HealthDay News — Rates of multiple sclerosis (MS) relapse decrease during pregnancy but increase postpartum, according to a study published online Oct. 23 in Neurology.
Maria K. Houtchens, M.D., from Brigham and Women’s Hospital in Boston, and colleagues retrospectively analyzed U.S. commercial health plan claims data from 2,158 women with MS and a live birth from Jan. 1, 2006, to June 30, 2015. MS relapse was defined as an MS-related hospitalization, emergency room visit, or outpatient visit with corticosteroid prescription within seven days.
The researchers found that the odds of relapse declined during pregnancy (odds ratio [OR], 0.623), increased during puerperium (OR, 1.710), and ended at a higher level during the last three postpartum quarters (OR, 1.216). Overall, the proportion of women receiving disease-modifying drug (DMD) treatment was rather low: 20 percent prepregnancy, dropping to 1.9 percent during the second trimester, and peaking at 25.5 percent nine to 12 months postpartum. The decline in DMD treatment during pregnancy was significant (OR, 0.171), as it was during puerperium (OR, 0.361) and during the last three postpartum quarters (OR, 1.259).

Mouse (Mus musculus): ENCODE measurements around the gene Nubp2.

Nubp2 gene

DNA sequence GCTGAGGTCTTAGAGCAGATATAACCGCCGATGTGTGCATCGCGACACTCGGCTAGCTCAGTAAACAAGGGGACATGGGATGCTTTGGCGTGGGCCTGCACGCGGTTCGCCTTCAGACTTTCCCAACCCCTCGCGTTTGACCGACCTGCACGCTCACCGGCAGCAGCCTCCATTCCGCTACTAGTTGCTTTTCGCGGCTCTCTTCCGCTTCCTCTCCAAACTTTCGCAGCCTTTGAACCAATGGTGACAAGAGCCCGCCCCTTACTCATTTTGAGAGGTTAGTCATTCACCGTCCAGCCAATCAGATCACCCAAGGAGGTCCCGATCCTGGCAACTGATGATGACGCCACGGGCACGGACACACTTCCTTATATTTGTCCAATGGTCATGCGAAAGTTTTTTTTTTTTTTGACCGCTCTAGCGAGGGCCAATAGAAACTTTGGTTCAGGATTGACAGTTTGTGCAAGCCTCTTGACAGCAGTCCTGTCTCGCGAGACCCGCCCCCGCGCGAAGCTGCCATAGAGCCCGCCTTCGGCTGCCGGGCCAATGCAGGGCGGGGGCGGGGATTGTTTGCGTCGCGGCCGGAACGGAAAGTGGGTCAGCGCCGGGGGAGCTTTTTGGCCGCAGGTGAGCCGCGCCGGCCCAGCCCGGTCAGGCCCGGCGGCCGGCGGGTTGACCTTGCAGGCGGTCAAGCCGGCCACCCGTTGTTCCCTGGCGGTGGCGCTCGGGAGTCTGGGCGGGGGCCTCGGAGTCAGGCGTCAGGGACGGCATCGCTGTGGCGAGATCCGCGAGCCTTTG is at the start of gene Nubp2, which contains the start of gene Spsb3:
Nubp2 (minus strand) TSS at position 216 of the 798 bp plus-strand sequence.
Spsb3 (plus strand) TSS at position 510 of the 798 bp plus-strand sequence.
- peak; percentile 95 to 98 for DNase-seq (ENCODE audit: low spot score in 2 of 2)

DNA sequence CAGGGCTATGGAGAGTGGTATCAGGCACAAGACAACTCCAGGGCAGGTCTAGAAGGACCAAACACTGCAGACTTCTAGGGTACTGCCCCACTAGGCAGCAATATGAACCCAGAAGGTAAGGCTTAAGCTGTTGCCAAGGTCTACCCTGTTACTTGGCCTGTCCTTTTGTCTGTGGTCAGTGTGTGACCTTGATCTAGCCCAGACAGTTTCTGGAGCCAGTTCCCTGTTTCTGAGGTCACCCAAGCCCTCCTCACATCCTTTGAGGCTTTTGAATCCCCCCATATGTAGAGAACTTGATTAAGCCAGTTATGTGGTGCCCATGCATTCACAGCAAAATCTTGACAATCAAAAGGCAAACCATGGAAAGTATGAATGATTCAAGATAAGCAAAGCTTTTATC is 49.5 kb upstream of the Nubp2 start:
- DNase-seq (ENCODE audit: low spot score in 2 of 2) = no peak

“The size and relative ease of analysis with this retrospective administrative database, despite its limitations, affords us a great tool for understanding ‘real-world’ outcomes and opportunities for improving patient care,” the authors write.
Several authors disclosed financial ties to pharmaceutical companies, including EMD Serono, which funded the study.